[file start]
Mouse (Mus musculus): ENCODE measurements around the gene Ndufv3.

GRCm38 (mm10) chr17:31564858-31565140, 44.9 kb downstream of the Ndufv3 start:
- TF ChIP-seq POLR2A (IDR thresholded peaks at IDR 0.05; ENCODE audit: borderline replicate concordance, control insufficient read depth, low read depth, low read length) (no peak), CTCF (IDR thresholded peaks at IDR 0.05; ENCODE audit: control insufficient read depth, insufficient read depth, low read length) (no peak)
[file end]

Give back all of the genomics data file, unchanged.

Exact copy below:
Mouse (Mus musculus): ENCODE measurements around the gene Ndufv3.

GRCm38 (mm10) chr17:31564858-31565140, 44.9 kb downstream of the Ndufv3 start:
- TF ChIP-seq POLR2A (IDR thresholded peaks at IDR 0.05; ENCODE audit: borderline replicate concordance, control insufficient read depth, low read depth, low read length) (no peak), CTCF (IDR thresholded peaks at IDR 0.05; ENCODE audit: control insufficient read depth, insufficient read depth, low read length) (no peak)